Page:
VERO BEACH — Tess Whelan, a cancer patient who also has an auto immune disorder, is worried about the safety of her family amid the coronavirus pandemic.
Whelan, 56, Vero Beach, said she was diagnosed with cancer five years ago and that the disease is now in remission. Whelan has suffered lung damage from treatment.
“My husband is 69 years old. We’re both in high risk groups,” Whelan said. “I’m worried about my safety, my children and the elderly population of Vero Beach.”
Whelan gathered with dozens of residents wearing masks at Vero Beach City Hall Tuesday morning showing support for a mandatory mask mandate the council is considering. Others in attendance opposed making face coverings mandatory.
The mandate, if passed, will require residents to mask up while visiting “any indoor public place” in the city limits.
For Whelan and countless others with underlying health conditions, the decision to wear masks can mean the difference between life and death.
Council members met at 8:30 a.m. and spoke with Cleveland Clinic Indian River Hospital officials about how effective masks will be in preventing the spread of COVID-19.
— Nicholas Samuel (@JournalistNickS) July 21, 2020
The meeting comes as Florida, along with the U.S., experiences a spike in coronavirus cases. As of Tuesday, there were 369,834 cases in the state, with 5,319 deaths.
There were 1,685 cases in Indian River County, including 27 deaths, according to the Florida Department of Health.
Last week, the Indian River County Commission voted against a mandatory mask ordinance. It was unclear when the Vero Beach City Council will make a final decision on a mandatory mask mandate.
Unincorporated Indian River County, Fellsmere, Vero Beach and Sebastian already have face mask requirements in place for those visiting indoor county and city facilities. Employees in unincorporated Indian River County who work in businesses that serve the public must also wear face masks.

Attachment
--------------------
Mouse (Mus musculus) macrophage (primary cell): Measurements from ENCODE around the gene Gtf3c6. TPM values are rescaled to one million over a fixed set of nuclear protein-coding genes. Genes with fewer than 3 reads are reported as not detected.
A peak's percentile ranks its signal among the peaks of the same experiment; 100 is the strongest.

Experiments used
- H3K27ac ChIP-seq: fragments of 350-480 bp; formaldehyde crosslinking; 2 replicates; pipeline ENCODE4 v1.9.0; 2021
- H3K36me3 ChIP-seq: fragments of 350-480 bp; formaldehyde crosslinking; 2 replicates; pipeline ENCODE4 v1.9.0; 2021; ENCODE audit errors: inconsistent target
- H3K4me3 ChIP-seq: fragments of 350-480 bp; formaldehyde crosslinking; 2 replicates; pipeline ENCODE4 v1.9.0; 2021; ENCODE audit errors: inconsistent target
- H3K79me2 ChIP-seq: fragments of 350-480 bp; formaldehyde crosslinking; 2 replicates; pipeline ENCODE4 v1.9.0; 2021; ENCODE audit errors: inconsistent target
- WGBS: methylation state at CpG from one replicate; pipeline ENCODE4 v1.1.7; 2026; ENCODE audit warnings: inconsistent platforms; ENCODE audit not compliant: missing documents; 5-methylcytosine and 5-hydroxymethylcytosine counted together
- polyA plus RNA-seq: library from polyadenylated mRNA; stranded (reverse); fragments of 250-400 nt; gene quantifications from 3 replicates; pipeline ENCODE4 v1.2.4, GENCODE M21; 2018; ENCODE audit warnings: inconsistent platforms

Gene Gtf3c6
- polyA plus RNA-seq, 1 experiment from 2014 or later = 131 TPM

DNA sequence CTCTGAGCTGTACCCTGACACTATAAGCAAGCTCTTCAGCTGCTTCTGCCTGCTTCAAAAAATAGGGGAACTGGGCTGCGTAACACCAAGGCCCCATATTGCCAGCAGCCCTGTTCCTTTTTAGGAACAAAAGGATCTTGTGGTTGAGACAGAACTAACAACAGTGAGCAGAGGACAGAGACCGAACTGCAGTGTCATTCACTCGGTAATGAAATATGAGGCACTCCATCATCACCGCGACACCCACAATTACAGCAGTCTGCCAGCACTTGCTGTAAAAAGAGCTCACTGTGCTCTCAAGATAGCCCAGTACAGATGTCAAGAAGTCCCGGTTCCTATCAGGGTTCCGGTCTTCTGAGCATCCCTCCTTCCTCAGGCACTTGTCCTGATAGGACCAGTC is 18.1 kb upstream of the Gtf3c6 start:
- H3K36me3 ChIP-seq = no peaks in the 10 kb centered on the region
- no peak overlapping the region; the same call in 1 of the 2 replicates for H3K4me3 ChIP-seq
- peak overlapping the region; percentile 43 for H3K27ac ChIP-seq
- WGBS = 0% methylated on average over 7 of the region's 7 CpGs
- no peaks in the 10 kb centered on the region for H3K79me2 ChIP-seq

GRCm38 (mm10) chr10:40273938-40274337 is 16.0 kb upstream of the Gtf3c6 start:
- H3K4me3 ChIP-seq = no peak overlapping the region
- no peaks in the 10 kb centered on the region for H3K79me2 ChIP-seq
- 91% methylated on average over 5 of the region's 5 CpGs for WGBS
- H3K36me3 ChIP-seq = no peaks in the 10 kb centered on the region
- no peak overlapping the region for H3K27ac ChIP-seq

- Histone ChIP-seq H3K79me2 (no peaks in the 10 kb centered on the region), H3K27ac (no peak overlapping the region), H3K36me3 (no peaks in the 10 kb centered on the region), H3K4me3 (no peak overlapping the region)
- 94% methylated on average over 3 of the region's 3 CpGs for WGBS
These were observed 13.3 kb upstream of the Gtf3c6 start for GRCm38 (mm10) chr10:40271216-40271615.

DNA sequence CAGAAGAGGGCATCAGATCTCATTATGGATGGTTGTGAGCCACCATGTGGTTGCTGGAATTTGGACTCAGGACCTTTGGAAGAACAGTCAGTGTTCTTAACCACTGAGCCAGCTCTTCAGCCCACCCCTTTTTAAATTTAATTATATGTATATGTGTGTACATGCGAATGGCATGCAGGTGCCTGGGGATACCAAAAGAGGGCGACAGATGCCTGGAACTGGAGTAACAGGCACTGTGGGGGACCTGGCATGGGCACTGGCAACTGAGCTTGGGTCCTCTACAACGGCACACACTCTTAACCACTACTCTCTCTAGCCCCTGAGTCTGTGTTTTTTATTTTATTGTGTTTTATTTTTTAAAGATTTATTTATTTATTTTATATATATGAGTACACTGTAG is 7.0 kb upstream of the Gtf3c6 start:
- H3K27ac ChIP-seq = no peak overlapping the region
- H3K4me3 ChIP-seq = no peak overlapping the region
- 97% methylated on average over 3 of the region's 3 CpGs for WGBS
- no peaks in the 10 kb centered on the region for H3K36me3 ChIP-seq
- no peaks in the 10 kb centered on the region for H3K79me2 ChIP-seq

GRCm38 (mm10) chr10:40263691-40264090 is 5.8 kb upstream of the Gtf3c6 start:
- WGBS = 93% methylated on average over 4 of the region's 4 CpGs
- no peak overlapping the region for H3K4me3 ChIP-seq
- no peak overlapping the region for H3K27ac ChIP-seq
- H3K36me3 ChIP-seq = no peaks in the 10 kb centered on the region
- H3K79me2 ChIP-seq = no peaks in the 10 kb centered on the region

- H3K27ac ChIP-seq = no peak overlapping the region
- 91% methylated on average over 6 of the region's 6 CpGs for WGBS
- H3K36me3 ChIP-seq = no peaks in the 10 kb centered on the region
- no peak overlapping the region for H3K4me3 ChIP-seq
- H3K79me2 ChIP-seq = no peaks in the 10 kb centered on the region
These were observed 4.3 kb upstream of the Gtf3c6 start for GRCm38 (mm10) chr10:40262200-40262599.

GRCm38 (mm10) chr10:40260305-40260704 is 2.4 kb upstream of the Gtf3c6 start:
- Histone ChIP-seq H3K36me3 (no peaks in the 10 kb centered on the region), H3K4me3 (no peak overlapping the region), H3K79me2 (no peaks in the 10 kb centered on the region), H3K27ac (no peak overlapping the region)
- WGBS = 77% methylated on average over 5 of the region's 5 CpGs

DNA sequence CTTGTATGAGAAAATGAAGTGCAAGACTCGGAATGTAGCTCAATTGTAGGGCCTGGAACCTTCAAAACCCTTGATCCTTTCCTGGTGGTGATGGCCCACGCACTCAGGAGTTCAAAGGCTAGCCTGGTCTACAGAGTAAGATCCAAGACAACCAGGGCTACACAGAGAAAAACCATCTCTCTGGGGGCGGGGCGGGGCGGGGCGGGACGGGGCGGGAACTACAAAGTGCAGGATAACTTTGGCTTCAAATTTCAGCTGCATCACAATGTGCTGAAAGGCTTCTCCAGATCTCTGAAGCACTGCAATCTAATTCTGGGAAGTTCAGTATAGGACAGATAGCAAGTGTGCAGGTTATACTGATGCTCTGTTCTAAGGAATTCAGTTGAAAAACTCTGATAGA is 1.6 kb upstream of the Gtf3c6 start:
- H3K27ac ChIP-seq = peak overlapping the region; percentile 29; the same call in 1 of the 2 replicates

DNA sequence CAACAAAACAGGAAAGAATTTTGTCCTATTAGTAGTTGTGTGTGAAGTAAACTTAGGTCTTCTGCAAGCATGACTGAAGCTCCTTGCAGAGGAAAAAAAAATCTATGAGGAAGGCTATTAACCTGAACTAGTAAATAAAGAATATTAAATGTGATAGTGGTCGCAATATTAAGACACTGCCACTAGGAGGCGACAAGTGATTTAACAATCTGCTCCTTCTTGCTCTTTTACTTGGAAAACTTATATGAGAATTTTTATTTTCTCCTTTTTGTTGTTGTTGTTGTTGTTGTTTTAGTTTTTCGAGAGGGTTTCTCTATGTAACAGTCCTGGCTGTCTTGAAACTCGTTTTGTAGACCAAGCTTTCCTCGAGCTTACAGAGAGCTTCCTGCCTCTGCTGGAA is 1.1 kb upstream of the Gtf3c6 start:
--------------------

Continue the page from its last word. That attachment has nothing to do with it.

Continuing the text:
Dr. Charles Callahan, chair of the infectious disease department at Cleveland Clinic Indian River Hospital, said mask wearing reduces the transmission of the virus by 40 percent. Callahan said asymptomatic spread accounts for 35 percent of transmission.
“If we can reduce the risk of businesses being shut down (again) by making masks mandatory, then that’s a big win,” Callahan said before city council. “No other action can be taken besides masks to reduce the rate of infection. Wearing masks is a very small price to pay.”
Callahan recommended the council make masks mandatory for Vero Beach, noting that the virus transmission will progress if action is not taken. Callahan noted that residents should also continue to follow other Center for Disease Control and Prevention guidelines, such as social distancing and not gathering in large crowds.
Cleveland Clinic Indian River is the only hospital in the county treating COVID-19 patients. Dr. Ralph Turner, the hospital’s chief operating officer, said Cleveland Clinic had 30 coronavirus patients as of Monday, including six in the intensive care unit and three on ventilators.
The hospital has 24 intensive care unit beds total, 10 of which are reserved for COVID-19 patients. Turner said the admitting of new COVID-19 patients takes away from the hospital’s ability to treat non-virus related cases.
“The more COVID-19 patients we have strickens our ability to take care of the general population,” Turner said. Callahan noted that droplets and sneezing are enough to justify a mandatory mask mandate.
Just outside, residents sharing the same sentiment held up signs that read “Masks save lives, masks saves jobs” and “We wear because we care.” Others who were against mandatory face coverings held up signs that read “No mask mandate” and “fear is the real virus.”
“I believe masks keep us safe. The council should pass mandatory mask mandates,” said Whelan, noting that several stores including Publix, Walmart and Target are requiring customers to mask up. “No business should have to do it themselves. They need the city to have their back.”
Peggy Lyon said a mandatory mask mandate in Vero Beach would set a good example for other towns in the county.
“If one person wears a mask, that protects everyone around them. If everyone wears a mask, everyone’s protected,” said Lyon, 67, Vero Beach. “If we all work together, we can defeat this virus.”
Linda Lemay said her daughter-in-law’s father contracted COVID-19 and was on a ventilator for four-to-six weeks. Lemay said her relative had a “hard recovery.”
“Wear a mask when you can’t socially distance,” said Lemay, 63, of Vero Beach. “It’s just common sense to me.”
Photos by Kaila Jones and Nick Samuel